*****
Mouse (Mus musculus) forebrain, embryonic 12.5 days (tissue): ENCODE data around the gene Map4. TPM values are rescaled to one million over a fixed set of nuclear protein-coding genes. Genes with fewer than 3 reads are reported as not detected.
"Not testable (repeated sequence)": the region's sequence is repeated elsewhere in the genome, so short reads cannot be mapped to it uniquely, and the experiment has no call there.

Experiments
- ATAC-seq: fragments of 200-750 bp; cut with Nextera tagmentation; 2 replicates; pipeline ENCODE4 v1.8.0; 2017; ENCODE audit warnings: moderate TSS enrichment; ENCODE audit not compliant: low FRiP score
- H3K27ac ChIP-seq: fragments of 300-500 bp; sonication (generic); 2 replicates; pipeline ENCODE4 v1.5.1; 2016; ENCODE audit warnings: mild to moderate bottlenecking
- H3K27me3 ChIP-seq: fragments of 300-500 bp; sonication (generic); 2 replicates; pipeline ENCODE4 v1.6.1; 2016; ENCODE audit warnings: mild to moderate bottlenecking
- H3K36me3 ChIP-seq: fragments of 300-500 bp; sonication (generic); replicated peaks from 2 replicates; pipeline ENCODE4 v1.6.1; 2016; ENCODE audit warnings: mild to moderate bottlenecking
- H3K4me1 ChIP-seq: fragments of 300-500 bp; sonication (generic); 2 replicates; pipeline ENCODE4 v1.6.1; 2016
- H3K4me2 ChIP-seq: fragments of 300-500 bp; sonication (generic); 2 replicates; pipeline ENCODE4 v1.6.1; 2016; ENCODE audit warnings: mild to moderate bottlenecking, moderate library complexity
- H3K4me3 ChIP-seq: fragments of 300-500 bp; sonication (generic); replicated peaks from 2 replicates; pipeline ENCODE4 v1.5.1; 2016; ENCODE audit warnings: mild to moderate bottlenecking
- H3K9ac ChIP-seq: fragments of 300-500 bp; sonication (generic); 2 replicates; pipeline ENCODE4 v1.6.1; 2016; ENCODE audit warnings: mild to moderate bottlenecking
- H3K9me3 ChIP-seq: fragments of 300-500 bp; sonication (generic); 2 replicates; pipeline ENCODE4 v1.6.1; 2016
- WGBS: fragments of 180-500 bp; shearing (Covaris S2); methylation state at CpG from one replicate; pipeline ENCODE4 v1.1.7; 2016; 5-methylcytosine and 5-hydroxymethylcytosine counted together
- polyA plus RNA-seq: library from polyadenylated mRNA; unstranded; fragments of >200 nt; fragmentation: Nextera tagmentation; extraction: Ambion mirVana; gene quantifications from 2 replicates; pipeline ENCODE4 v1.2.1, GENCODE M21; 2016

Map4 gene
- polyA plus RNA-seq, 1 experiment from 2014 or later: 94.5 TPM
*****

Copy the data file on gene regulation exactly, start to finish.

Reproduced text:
Mouse (Mus musculus) forebrain, embryonic 12.5 days (tissue): ENCODE data around the gene Map4. TPM values are rescaled to one million over a fixed set of nuclear protein-coding genes. Genes with fewer than 3 reads are reported as not detected.
"Not testable (repeated sequence)": the region's sequence is repeated elsewhere in the genome, so short reads cannot be mapped to it uniquely, and the experiment has no call there.

Experiments
- ATAC-seq: fragments of 200-750 bp; cut with Nextera tagmentation; 2 replicates; pipeline ENCODE4 v1.8.0; 2017; ENCODE audit warnings: moderate TSS enrichment; ENCODE audit not compliant: low FRiP score
- H3K27ac ChIP-seq: fragments of 300-500 bp; sonication (generic); 2 replicates; pipeline ENCODE4 v1.5.1; 2016; ENCODE audit warnings: mild to moderate bottlenecking
- H3K27me3 ChIP-seq: fragments of 300-500 bp; sonication (generic); 2 replicates; pipeline ENCODE4 v1.6.1; 2016; ENCODE audit warnings: mild to moderate bottlenecking
- H3K36me3 ChIP-seq: fragments of 300-500 bp; sonication (generic); replicated peaks from 2 replicates; pipeline ENCODE4 v1.6.1; 2016; ENCODE audit warnings: mild to moderate bottlenecking
- H3K4me1 ChIP-seq: fragments of 300-500 bp; sonication (generic); 2 replicates; pipeline ENCODE4 v1.6.1; 2016
- H3K4me2 ChIP-seq: fragments of 300-500 bp; sonication (generic); 2 replicates; pipeline ENCODE4 v1.6.1; 2016; ENCODE audit warnings: mild to moderate bottlenecking, moderate library complexity
- H3K4me3 ChIP-seq: fragments of 300-500 bp; sonication (generic); replicated peaks from 2 replicates; pipeline ENCODE4 v1.5.1; 2016; ENCODE audit warnings: mild to moderate bottlenecking
- H3K9ac ChIP-seq: fragments of 300-500 bp; sonication (generic); 2 replicates; pipeline ENCODE4 v1.6.1; 2016; ENCODE audit warnings: mild to moderate bottlenecking
- H3K9me3 ChIP-seq: fragments of 300-500 bp; sonication (generic); 2 replicates; pipeline ENCODE4 v1.6.1; 2016
- WGBS: fragments of 180-500 bp; shearing (Covaris S2); methylation state at CpG from one replicate; pipeline ENCODE4 v1.1.7; 2016; 5-methylcytosine and 5-hydroxymethylcytosine counted together
- polyA plus RNA-seq: library from polyadenylated mRNA; unstranded; fragments of >200 nt; fragmentation: Nextera tagmentation; extraction: Ambion mirVana; gene quantifications from 2 replicates; pipeline ENCODE4 v1.2.1, GENCODE M21; 2016

Map4 gene
- polyA plus RNA-seq, 1 experiment from 2014 or later: 94.5 TPM